Let Mangka Grow Taller
The name Mangka, until recently, was known only to a few people who are interested in folk art and Pena, the traditional string musical instrument. Those who have known her have been showering her with words of commendations. Mangka started giving live performances as a child artist on the radio when she was in the eighth standard. Except for a few, many people must have been unaware that this young girl represented the country in the Asia Pacific Broadcasting Radio Song Festival 2014, which was held in Colombo. Mangka was selected along with an artist from Bangalore. Only two of them among a host of artists were picked out to represent India. As expected, Mangka struck a chord with the audience with her performance in the said festival. On her return home after the festival, Mangka was interviewed live over the All India Radio, FM Rainbow channel, from its Mumbai studio. This kind of interview is a rare occurrence in the life of an artist, and is surely testimony to the caliber of the artist. IFP also had carried her interview in last year’s July issue. Our online readers have been sending wishes for Mangka since then.
But Mangka’s feat had largely remained unnoticed by the public until her performance in the opening ceremony of the 8th Manipur Polo International tournament held in November last year. The theme song of the tournament, based on the Meitei mythical horse and penned by B Jayantakumar Sharma, ‘Samaton Ayangba’, which was performed on that day by Mangka went viral on the internet. It is heartening to learn that since then, there have been unprecedented demands for Mangka’s performance from different quarters. As we are told, organisers would print Mangka’s name in the performance programme without any prior information either to Mangka or Lai Hui, the musical ensemble to which she belongs. They would fervently push their demand without any compunction of having printed someone’s name without prior consent of the concerned. Besides, people in positions and power send their emissaries to press their demand for Mangka’s performance, on a date fixed by them in advance. Such proclivity towards her performance, or Lai Hui’s genre of ‘contemporary performance’ of folk music, is encouraging. But the way in which this proclivity is expressed leaves plenty of room to doubt whether it is an expression of their genuine love for the arts or whether it is a display of some coarse elements in play.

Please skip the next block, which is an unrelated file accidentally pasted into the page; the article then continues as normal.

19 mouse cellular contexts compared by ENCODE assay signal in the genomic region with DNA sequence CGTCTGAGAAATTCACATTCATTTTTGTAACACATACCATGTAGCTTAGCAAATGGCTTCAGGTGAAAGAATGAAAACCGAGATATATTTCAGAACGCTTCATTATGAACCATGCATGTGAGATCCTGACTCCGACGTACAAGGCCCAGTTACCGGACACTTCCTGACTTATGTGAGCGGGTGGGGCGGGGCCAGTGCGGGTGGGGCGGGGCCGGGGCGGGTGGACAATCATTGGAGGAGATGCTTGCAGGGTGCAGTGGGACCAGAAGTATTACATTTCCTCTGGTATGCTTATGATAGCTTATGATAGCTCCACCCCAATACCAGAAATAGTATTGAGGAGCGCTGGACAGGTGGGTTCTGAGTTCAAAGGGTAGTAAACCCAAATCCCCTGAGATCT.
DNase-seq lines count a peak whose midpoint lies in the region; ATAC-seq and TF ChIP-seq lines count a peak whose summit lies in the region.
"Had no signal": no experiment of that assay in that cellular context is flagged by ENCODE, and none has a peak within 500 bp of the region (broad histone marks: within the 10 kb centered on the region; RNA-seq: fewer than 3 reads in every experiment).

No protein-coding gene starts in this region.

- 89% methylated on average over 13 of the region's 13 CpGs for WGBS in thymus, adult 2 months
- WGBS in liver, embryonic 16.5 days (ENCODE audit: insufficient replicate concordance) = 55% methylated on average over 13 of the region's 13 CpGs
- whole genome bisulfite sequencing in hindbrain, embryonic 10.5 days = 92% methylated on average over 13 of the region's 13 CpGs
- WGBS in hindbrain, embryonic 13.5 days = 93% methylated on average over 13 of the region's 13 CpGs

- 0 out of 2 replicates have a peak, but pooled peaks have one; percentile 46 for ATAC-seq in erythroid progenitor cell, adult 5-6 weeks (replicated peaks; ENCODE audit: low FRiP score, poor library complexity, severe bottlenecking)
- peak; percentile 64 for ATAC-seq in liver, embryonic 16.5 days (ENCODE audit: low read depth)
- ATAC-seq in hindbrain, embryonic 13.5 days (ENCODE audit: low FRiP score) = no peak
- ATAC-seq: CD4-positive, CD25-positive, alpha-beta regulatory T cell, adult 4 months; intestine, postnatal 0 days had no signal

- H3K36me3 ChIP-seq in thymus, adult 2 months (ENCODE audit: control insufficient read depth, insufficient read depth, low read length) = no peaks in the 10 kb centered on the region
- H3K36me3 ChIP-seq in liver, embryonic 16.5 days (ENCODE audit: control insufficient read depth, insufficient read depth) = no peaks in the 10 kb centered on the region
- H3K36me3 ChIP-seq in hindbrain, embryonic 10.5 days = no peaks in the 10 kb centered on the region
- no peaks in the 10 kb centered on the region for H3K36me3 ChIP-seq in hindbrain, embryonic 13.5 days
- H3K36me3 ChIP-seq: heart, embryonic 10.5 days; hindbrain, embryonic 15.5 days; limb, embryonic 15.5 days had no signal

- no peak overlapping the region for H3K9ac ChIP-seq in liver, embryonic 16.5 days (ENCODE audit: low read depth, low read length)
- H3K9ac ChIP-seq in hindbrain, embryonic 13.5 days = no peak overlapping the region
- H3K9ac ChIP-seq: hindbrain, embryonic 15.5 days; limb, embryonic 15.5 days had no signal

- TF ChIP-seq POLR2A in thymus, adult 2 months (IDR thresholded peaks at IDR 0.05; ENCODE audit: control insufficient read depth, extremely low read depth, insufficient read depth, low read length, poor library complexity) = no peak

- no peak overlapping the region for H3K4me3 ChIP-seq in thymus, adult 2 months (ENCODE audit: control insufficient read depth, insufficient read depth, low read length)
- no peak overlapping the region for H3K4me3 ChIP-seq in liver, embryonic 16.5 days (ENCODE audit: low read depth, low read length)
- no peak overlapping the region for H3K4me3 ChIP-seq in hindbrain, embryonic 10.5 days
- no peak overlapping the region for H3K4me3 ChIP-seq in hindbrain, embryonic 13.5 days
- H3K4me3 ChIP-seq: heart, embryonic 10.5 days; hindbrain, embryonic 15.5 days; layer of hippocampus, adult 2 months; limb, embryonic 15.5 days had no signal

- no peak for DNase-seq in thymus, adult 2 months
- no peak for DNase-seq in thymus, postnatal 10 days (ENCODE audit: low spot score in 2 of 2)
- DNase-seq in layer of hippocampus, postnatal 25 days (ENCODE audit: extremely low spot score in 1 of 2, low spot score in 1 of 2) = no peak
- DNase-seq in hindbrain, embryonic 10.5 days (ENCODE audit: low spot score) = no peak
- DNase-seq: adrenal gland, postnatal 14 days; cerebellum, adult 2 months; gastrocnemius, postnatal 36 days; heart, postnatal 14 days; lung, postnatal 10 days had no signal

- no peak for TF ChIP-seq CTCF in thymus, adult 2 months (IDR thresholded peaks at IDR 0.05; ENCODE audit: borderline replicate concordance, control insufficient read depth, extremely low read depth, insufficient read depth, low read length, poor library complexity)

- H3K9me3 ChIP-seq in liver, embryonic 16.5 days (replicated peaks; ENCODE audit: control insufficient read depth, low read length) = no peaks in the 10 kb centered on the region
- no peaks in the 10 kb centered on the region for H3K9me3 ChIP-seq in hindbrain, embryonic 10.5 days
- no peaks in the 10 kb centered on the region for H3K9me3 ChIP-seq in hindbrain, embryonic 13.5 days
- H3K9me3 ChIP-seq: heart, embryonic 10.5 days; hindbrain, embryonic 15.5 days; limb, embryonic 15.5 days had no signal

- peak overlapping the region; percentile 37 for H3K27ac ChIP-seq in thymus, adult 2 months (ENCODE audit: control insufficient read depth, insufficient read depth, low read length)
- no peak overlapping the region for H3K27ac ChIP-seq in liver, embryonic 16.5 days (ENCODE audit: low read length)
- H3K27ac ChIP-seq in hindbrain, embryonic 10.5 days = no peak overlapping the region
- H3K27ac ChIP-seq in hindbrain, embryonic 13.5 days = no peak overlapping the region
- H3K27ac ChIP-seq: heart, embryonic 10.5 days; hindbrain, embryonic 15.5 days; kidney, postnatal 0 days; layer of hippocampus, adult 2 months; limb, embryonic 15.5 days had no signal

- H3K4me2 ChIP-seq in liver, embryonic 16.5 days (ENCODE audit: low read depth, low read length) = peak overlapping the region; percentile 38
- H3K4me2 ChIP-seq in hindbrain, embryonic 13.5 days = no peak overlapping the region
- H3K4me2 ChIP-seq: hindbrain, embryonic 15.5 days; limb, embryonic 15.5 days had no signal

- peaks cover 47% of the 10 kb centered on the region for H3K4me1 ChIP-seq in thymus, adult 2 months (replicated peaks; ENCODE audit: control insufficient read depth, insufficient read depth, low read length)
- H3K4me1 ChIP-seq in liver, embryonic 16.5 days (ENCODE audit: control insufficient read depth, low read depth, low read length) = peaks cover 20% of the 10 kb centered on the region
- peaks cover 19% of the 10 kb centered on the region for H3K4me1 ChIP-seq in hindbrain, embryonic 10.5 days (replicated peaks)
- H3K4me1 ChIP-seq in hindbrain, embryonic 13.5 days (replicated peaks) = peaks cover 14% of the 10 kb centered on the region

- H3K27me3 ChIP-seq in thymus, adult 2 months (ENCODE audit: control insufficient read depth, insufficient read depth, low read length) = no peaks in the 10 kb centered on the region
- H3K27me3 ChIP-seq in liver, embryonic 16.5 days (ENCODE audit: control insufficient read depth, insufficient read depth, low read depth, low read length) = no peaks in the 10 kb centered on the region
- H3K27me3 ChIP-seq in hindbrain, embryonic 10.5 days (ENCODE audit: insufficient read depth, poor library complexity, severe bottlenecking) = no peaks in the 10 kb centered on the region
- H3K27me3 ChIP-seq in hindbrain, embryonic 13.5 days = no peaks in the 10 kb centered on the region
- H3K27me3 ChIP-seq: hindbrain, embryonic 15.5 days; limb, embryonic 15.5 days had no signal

Lai Hui and its young artists, and particularly Mangka have reached a milestone in popularising their folk art in our time. As we have seen, it has been Lai Hui’s determined endevour to popularise Pena and its associated performance among the youths, seeking tutelage from different maestros of the instrument from across the state. From a very young age Mangka has learned under gurus like Langathel Thoinu and Khangembam Mangi. Needless to remind that this is a time when her peers are busy running from one tuition center to another, in the rat race to find a foothold in the ‘career’ battleground. Mangka on the other hand has been scaling artistic heights without compromising her formal education. It might not be out of place to add that Lai Hui and Mangka require space to grow to reach greater heights. Let us all give them that space lest our embrace becomes a smothering hold.
Leader Writer: Senate Kh